Both the American Academy of Pediatrics (AAP) and the National Cancer Institute recommend that children and adolescents receive diagnosis, staging and treatment at one of the more than two hundred medical centers that specialize in pediatric cancers. According to several studies, young patients’ survival rates are 20 to 40 percent higher when their care is coordinated by pediatric oncologists and is carried out at comprehensive, multidisciplinary cancer centers.
The term multidisciplinary means that although your child will have one or possibly two attending physicians orchestrating her care, her case will be reviewed by specialists in various treatment disciplines. In this comprehensive approach, the health-care team might consist of a pediatric surgeon; a pediatric oncologist, or chemotherapist; a radiation oncologist; a pathologist; and other specialists as needed.
Increasingly, cancer therapy incorporates several modalities, in an effort to improve not only the cure rates but patients’ quality of life. It is now routine to follow many surgeries with chemotherapy or radiation therapy—sometimes both—to treat any remaining tumor cells (whether visible or not) and seek to prevent a future return of the disease, or relapse. Another trend in cancer medicine is to administer these treatments preoperatively; perhaps to whittle a previously inoperable tumor to a surgically resectable size or to spare a patient from having to undergo an amputation or other mutilating surgery. With so many variables in terms of sequencing treatment, it is essential that all the specialists be assembled at the time of diagnosis. This occurs in a multidisciplinary cancer center. A team of specialists reaches a consensus on what it believes is the most appropriate course of treatment, or protocol, for your child.
What Are Clinical Trials?
For all the progress made in cancer treatment, there is still a long way to go. It is through conducting clinical trials that new drugs, improved methods of delivering radiation, and multimodality protocols find their way into practice. About seven in ten children who are treated at pediatric cancer centers participate in investigational studies. They receive treatments that earlier studies have found to be effective and that researchers believe will prove superior to existing therapies. These are usually modifications of standard treatments, so there is little risk of receiving inferior therapy. In what’s called a phase 2 clinical trial, the new treatment is given to a large group of similarly diagnosed patients (the study group), while another large group with the same disease (the control group) receives the current standard treatment. The National Cancer Institute is involved with these drugs at all levels of development, before approval is given.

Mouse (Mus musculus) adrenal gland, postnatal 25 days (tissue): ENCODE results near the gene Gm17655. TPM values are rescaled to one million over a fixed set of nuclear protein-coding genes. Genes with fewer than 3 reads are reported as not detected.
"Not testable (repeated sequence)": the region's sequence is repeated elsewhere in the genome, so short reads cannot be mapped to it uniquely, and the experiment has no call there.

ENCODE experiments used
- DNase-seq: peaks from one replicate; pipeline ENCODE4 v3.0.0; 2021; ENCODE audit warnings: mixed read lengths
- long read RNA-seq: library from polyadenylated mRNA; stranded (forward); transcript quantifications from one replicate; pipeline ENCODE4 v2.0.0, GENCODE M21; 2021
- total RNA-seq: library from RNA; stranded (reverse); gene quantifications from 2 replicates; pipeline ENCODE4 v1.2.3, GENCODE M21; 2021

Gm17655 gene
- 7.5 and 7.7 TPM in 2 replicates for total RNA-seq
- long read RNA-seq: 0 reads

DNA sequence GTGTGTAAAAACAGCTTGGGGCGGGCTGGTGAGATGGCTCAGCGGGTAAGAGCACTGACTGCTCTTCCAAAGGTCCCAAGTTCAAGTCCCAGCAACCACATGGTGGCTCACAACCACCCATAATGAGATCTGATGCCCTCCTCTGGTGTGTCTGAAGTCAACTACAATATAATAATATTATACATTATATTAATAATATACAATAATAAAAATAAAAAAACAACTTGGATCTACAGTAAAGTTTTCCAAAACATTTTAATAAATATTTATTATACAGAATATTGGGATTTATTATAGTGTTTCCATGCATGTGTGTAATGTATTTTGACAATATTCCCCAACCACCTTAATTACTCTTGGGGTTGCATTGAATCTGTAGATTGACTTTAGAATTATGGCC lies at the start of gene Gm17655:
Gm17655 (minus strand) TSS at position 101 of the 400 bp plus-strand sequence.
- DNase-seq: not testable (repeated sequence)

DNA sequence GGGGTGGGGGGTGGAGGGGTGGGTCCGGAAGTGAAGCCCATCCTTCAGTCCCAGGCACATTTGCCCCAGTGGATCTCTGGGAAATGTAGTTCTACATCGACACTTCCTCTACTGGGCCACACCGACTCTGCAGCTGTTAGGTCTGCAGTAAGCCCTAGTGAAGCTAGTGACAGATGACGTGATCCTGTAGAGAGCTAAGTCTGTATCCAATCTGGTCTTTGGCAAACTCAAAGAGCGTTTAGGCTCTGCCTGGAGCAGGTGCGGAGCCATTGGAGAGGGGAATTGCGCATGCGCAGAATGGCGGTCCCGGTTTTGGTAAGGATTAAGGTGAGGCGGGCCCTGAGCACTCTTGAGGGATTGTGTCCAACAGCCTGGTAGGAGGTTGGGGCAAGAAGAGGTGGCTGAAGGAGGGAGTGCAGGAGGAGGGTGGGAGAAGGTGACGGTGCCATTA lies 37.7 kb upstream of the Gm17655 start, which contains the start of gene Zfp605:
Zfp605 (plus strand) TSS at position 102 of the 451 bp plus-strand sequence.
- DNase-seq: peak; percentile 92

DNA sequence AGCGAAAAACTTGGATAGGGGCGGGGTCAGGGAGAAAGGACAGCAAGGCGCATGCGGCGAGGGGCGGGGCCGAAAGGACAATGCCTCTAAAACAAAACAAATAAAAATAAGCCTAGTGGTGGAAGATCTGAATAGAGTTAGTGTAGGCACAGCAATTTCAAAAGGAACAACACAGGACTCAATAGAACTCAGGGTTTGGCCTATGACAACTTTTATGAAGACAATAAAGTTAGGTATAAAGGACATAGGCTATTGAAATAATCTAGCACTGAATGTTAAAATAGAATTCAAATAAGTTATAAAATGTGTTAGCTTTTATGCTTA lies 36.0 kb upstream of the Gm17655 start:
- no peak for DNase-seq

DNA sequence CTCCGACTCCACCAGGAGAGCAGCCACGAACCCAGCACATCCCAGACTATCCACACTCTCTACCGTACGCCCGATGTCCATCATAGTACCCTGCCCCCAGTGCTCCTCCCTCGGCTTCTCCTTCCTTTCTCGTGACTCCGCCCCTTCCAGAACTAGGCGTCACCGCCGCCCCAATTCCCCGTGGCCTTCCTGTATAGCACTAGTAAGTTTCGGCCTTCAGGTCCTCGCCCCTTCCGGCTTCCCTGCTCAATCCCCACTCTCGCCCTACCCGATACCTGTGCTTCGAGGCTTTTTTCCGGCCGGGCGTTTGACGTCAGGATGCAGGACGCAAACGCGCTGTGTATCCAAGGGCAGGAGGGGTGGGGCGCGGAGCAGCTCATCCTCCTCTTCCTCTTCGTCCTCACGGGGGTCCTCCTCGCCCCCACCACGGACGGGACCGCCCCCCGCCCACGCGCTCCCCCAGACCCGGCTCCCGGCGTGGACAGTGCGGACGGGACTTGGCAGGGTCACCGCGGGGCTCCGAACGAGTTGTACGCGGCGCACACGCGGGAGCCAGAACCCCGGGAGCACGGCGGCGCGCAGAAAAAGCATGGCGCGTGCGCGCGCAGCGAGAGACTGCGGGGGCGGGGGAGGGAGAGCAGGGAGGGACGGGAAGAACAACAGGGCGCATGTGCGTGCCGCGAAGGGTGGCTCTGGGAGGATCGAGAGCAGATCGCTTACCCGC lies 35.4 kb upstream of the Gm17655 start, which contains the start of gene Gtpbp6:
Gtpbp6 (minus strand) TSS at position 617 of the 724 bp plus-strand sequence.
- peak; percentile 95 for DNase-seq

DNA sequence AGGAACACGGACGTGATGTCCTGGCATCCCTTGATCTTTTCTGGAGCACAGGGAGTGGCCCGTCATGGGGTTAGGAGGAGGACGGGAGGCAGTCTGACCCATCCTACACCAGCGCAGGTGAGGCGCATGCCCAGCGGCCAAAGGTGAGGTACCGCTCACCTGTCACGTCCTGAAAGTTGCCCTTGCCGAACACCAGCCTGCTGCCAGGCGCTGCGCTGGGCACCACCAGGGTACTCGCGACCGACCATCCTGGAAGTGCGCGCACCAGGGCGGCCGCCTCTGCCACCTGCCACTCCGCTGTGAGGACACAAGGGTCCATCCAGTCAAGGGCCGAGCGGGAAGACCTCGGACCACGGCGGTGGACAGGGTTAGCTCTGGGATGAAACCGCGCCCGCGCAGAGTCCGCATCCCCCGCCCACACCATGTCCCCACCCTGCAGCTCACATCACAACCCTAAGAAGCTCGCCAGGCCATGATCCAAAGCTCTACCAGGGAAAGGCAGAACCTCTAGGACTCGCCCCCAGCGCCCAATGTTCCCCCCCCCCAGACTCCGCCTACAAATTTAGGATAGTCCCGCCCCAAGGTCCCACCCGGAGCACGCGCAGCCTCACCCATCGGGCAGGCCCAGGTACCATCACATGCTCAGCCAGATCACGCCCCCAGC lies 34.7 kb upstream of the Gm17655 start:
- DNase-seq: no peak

One other consideration when deciding on a treatment center: As parents of a child with a potentially life-threatening illness, you’re seeking not only medical expertise but experience in treating young cancer patients. Dr. Gerald Gilchrist, a pediatric hematologist-oncologist at the Mayo Clinic Comprehensive Cancer Center in Rochester, Minnesota, observes, “With teenagers, the emotional and developmental issues that come up in the course of a catastrophic disease are very different from the issues adults often face. The average internist or oncologist is not trained to deal with these issues and may not be comfortable dealing with them.”
At a multidisciplinary pediatric cancer center, it is understood that quality cancer care encompasses the whole patient; maintaining his sense of wellbeing as well as his physical health. The medical team routinely includes an oncology social worker sensitive to the concerns and anxieties of adolescents diagnosed with cancer.